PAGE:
Virus Outbreak Nursing Homes

Last June, Gloria DeSoto, 92, right, visits with her family, in their car, from a window of the Hebrew Home at Riverdale, where she lives, in New York. New outbreaks, often traced to infected staff members, are still occurring in long-term care centers across the country, causing continued havoc for visitation policies.

NEW YORK • Jeannie Wells had hoped that regular visits would resume at her elderly mother’s New York nursing home once all the residents were fully vaccinated against COVID-19.

Around Easter, her wish finally came true, and she was able to hold the 93-year-old’s hand more than a year after bringing her mother to the facility for rehabilitation for a fractured hip and knee.

But that reunion was short-lived. Visits were quickly stopped for about six weeks after an employee tested positive for COVID, and Wells said visits are still far from normal even when there haven’t been outbreaks. COVID-19 vaccines have allowed nursing homes in the U.S. to make dramatic progress since the dark days of the pandemic, but senior care facilities are still experiencing scattered outbreaks that are largely blamed on unvaccinated staff members. The outbreaks and ensuing shutdowns have jolted family members who were just starting to enjoy in-person visits with loved ones for the first time in a year.

While the outbreaks inside nursing homes now are much smaller, less frequent and less severe than during the height of the pandemic, there continue to be hundreds of deaths each week attributed to the coronavirus. According to federal data, 472 nursing home deaths were related to COVID-19 in the first two weeks of May, down from 10,675 in the first two weeks of January.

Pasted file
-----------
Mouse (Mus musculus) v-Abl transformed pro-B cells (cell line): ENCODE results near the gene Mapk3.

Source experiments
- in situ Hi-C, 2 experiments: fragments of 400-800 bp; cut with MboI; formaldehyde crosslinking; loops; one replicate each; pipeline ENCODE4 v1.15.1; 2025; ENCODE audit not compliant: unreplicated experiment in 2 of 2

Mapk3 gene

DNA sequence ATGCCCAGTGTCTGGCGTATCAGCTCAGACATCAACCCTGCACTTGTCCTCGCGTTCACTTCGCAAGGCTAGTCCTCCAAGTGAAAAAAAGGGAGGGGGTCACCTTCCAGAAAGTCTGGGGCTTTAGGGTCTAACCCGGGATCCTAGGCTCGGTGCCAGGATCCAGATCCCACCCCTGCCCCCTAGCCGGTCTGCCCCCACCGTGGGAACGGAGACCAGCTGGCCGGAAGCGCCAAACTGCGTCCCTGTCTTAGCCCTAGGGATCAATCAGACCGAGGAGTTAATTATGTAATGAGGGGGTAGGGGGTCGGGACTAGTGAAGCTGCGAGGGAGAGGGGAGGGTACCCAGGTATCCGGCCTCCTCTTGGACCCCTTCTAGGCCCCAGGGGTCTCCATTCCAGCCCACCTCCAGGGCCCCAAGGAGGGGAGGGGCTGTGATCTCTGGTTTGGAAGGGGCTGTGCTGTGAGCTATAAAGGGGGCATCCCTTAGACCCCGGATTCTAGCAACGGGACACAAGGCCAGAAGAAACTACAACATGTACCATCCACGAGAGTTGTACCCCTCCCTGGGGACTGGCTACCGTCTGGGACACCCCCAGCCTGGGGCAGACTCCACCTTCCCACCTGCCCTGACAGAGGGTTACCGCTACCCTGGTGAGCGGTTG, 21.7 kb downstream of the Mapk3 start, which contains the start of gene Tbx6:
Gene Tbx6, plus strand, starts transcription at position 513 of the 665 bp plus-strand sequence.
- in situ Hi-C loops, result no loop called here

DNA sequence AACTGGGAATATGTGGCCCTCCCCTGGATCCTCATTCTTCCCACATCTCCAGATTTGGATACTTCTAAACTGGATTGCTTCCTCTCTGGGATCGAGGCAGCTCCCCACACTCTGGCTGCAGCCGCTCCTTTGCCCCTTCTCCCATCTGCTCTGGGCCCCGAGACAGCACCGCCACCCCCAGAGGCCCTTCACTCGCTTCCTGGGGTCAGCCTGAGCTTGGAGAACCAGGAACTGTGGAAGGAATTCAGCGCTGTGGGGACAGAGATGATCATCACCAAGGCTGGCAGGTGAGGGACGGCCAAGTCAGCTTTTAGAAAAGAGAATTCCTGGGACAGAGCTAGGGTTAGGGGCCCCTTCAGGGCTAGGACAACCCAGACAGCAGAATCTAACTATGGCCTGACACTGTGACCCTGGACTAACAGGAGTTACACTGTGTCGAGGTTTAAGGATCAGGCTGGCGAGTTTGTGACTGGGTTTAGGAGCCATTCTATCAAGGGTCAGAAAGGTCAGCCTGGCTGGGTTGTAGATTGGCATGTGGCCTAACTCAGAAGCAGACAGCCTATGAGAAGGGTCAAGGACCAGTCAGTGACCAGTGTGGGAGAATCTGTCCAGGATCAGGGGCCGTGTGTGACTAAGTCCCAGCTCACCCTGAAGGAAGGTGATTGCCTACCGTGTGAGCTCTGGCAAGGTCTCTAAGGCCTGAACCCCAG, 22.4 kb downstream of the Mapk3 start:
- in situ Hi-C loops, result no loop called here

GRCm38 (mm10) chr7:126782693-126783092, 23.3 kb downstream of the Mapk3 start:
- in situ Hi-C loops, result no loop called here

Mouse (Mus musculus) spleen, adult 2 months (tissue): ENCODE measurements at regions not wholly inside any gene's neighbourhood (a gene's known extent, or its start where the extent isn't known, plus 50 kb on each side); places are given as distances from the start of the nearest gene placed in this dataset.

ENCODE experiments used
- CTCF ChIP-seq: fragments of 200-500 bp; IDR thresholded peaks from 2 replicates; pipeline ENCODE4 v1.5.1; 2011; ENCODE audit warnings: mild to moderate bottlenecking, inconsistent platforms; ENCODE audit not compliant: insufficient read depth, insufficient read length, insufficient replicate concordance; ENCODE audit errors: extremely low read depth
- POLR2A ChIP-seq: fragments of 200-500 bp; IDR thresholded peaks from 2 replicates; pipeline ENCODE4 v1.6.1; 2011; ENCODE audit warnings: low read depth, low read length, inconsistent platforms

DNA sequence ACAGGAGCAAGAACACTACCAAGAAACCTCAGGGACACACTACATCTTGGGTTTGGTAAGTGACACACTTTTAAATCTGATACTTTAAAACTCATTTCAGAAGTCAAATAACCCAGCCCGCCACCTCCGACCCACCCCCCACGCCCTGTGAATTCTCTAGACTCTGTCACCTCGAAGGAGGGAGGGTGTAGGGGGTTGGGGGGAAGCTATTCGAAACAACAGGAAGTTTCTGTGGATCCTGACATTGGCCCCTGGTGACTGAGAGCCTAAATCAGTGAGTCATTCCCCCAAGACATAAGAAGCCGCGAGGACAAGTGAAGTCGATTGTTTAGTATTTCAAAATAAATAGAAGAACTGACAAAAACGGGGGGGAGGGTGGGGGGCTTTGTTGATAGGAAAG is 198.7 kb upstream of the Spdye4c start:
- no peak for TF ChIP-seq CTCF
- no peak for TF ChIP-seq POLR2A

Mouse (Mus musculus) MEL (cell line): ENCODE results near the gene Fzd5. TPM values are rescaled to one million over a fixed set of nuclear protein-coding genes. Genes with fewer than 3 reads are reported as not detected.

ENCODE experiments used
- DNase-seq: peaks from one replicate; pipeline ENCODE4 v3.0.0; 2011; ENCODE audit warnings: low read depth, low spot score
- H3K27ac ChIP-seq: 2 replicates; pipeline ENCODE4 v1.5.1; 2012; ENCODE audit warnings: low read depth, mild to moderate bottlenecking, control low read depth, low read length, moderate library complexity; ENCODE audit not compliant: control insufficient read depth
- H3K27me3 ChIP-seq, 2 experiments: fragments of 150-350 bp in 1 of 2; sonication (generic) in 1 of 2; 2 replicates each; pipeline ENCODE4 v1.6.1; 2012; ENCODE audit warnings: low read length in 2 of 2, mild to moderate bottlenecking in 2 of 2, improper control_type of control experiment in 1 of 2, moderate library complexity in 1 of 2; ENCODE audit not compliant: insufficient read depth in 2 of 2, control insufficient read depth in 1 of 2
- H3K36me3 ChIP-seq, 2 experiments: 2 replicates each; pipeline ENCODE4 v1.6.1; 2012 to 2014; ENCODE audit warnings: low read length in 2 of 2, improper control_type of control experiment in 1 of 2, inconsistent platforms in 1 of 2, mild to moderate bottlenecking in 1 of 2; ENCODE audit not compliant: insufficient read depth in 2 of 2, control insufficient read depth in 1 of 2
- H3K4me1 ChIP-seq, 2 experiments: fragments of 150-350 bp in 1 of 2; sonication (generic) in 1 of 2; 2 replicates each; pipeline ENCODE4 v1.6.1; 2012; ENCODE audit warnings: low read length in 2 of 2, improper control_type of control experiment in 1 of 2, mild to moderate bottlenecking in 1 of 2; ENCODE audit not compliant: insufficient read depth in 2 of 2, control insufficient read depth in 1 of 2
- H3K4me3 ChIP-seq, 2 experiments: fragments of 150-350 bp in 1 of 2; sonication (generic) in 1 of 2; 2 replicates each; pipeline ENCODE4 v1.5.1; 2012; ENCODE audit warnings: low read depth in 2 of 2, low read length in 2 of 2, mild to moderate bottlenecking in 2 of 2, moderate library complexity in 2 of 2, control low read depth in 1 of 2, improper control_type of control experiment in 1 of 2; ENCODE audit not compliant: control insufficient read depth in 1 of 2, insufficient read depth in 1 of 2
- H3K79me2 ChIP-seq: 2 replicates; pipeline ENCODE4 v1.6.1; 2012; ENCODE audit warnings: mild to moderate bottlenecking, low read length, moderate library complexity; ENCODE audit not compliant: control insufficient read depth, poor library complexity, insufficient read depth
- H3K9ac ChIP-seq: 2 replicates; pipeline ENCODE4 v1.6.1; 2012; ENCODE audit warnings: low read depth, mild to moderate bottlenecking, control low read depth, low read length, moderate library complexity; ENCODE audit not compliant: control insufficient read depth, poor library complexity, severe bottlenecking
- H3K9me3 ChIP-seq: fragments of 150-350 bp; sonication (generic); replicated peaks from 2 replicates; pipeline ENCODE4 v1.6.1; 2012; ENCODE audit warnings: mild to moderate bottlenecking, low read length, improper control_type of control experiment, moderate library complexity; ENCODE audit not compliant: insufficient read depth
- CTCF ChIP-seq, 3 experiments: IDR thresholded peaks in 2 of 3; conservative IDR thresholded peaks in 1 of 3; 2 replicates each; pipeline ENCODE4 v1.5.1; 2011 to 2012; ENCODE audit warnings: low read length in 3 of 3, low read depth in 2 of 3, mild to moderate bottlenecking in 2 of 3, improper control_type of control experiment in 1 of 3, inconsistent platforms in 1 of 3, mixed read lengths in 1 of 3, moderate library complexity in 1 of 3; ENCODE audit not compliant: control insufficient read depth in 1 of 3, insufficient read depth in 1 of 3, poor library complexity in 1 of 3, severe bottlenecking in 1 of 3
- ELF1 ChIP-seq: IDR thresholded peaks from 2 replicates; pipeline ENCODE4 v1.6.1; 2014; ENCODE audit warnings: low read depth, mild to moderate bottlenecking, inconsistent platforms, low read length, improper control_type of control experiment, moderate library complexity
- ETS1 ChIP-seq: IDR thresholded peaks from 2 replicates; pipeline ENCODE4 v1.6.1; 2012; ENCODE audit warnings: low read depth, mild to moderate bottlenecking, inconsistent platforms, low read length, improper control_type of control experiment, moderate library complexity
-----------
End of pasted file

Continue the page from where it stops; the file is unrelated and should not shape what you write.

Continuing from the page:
“There is this notion among some that vaccines were administered in long-term care, so we’re done, and that would be a perilous mistake,” said Dr. David Gifford, chief medical officer for the American Health Care Association, a national nursing home trade association, in a recent statement. “Nursing homes and assisted living communities have a constant flow of new residents, whether coming from the hospital or the community, and many of them haven’t been vaccinated yet.”

In addition, the CDC has warned that low rates of vaccination among health care workers in skilled nursing facilities raises risks of outbreaks.

A March outbreak involving a variant at a Kentucky nursing home, where most residents had been vaccinated for COVID-19, was traced to an infected, unvaccinated worker, according to a CDC report. Among the 46 cases identified, 26 residents and 20 workers became infected, including 18 residents and four workers who were fully vaccinated 14 days before the outbreak.

Three of the nursing home’s residents who contracted COVID-19 died, including two who were not vaccinated. “Breakthrough” infections among vaccinated individuals were also identified in nursing homes in Chicago, according to recent CDC report.

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